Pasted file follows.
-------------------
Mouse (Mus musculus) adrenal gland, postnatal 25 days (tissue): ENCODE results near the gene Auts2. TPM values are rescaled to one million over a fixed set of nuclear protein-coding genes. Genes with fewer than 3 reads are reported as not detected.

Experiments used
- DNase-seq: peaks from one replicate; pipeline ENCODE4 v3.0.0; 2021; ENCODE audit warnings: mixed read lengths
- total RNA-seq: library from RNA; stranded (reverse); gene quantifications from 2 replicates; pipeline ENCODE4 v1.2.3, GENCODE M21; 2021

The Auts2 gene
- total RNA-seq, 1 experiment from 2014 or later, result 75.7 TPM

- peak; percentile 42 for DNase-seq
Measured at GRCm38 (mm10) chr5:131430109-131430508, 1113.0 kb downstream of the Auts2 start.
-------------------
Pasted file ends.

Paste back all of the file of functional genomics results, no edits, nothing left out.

Mouse (Mus musculus) adrenal gland, postnatal 25 days (tissue): ENCODE results near the gene Auts2. TPM values are rescaled to one million over a fixed set of nuclear protein-coding genes. Genes with fewer than 3 reads are reported as not detected.

Experiments used
- DNase-seq: peaks from one replicate; pipeline ENCODE4 v3.0.0; 2021; ENCODE audit warnings: mixed read lengths
- total RNA-seq: library from RNA; stranded (reverse); gene quantifications from 2 replicates; pipeline ENCODE4 v1.2.3, GENCODE M21; 2021

The Auts2 gene
- total RNA-seq, 1 experiment from 2014 or later, result 75.7 TPM

- peak; percentile 42 for DNase-seq
Measured at GRCm38 (mm10) chr5:131430109-131430508, 1113.0 kb downstream of the Auts2 start.